It's the doctors, stupid
By Frank Moraes
Steven Brill has gotten a lot of attention for his big cover story for Time, "Bitter Pill: Why Medical Bills Are Killing Us." In general, I don't pay that much attention to healthcare policy. The truth is that the issues are clear. The only things that get in the way of good policy are the installed interests and the Republican Party. So I didn't even hear about the article until Brill showed up on The Daily Show. I was none too impressed.
Brill's main claim is that hospitals are charging too much for things. Three dollars for a capsule of Tylenol?! I understand that these things are outrages, but they aren't the main issue. Even the centrality of insurance companies in healthcare delivery isn't the main issue. The main issue is that doctors make far too much money in the United States. Primary care doctors make 50% more in the US than they do in Germany and Canada; they make almost double what they make in France and Australia. I don't think anyone is arguing that doctors in the U.S. are better than they are in Germany, Canada, France, and Australia.
And yet, in Brill's big bad indictment of the healthcare system, the doctors are the heroes. He dismisses the idea of a single payer system because -- this is rich! -- the doctors wouldn't make as much money. So we have a system where general practitioners make roughly $200,000 per year, but we can't have a decent healthcare system because these doctors would suffer if they were only making $150,000 per year. It really is that pathetic.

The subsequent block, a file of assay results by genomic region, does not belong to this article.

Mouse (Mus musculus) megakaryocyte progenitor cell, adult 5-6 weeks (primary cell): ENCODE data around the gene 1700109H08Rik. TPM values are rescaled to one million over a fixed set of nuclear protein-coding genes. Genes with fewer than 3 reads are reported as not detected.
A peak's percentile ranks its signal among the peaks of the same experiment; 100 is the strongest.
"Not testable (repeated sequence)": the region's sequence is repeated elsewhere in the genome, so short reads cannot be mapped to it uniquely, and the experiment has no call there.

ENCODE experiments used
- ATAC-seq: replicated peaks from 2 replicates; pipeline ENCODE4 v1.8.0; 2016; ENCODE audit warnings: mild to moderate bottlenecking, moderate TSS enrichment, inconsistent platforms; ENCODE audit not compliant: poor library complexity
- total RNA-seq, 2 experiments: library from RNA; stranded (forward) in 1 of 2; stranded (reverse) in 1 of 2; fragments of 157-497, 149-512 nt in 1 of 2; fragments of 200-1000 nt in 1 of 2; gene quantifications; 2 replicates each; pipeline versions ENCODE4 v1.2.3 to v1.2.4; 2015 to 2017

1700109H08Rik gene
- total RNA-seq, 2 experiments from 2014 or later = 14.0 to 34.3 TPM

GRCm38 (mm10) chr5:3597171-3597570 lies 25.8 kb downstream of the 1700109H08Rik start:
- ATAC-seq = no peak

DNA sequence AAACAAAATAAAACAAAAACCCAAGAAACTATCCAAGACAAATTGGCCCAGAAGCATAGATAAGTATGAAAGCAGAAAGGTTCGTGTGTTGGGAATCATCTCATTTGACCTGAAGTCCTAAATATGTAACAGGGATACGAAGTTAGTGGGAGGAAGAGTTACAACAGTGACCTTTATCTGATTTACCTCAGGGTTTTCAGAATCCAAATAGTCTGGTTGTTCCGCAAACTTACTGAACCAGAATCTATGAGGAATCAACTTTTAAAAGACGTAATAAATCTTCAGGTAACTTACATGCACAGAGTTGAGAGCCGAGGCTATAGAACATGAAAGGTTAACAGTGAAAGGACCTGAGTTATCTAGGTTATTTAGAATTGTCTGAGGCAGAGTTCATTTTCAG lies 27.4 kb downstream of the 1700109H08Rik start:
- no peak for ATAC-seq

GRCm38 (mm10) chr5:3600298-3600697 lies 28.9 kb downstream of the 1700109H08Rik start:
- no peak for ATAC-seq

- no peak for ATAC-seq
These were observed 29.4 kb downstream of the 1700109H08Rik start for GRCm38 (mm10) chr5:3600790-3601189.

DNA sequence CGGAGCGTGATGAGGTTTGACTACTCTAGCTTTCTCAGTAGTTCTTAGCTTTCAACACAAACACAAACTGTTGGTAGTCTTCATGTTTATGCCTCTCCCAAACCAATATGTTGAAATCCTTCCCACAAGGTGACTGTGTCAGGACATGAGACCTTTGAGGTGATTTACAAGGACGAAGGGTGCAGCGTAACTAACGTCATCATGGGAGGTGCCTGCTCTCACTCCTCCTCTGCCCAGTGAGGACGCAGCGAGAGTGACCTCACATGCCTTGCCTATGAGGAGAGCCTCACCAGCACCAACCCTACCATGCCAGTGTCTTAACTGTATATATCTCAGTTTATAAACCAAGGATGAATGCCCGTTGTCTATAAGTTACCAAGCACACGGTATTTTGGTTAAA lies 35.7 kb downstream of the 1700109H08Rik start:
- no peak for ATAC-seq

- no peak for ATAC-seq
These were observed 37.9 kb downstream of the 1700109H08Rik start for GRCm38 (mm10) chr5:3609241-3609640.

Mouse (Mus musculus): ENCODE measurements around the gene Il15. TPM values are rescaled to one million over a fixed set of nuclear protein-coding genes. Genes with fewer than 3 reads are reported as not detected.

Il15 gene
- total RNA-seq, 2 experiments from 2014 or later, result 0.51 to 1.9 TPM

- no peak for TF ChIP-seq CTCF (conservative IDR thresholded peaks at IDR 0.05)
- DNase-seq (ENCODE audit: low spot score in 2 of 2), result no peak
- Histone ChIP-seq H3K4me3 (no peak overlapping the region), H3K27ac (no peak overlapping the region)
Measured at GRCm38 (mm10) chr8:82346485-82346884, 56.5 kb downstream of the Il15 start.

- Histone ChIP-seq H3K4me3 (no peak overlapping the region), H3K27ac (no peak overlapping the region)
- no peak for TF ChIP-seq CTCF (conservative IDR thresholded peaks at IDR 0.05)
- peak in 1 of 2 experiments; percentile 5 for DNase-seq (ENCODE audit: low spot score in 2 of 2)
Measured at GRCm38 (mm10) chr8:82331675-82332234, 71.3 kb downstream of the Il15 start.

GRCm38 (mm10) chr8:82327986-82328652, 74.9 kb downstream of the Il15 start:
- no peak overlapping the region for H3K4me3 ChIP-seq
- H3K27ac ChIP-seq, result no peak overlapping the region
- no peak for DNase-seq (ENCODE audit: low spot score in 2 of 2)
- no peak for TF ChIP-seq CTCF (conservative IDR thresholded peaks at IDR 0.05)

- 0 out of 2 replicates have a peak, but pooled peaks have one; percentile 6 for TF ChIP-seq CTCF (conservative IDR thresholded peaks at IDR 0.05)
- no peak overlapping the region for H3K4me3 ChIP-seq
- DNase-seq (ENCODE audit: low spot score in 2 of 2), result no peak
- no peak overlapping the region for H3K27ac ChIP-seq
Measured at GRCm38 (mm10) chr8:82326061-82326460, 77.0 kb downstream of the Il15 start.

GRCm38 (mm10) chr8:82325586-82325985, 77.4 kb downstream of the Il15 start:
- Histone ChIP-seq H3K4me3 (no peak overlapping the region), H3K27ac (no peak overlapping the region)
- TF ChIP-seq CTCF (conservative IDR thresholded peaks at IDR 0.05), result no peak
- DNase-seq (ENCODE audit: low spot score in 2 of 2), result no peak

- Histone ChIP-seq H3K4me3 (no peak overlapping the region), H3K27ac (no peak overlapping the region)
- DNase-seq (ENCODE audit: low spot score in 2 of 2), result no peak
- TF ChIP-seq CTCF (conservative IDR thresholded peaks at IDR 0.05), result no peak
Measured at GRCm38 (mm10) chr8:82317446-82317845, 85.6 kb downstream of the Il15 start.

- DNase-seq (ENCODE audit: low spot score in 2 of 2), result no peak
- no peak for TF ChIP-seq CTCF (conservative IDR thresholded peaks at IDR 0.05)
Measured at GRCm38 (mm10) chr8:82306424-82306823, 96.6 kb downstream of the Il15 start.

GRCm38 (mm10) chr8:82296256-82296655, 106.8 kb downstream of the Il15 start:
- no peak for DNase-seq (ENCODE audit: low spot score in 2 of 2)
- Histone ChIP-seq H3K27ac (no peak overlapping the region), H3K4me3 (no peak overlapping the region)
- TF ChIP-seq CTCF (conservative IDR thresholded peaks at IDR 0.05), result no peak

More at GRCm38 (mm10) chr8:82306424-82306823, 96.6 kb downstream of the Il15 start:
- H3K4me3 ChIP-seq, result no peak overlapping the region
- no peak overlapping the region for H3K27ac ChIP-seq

Note: this has nothing to do with single payer systems. The government keeps doctor salaries artificially high by lowering the supply of doctors through immigration policy and certification standards. I understand that we probably want to keep certification standards high. But why are American doctors shielded from the effects of globalization but manufacturing workers aren't? I suspect that Brill has never even thought about that question. I'd bet he has friends who are doctors. This is same old thing: one member of the upper (or perhaps upper-middle) class taking care of another.
The United States has two big problems with its healthcare system. Doctors are paid too much and insurance companies increase costs while denying care. It may be unfortunate that a hospital charges $3 for a capsule of Tylenol, but that problem isn't anywhere near central. You would think in 24,000 words that Brill would have figured that out.
(Cross-posted at Frankly Curious.)
Labels: health care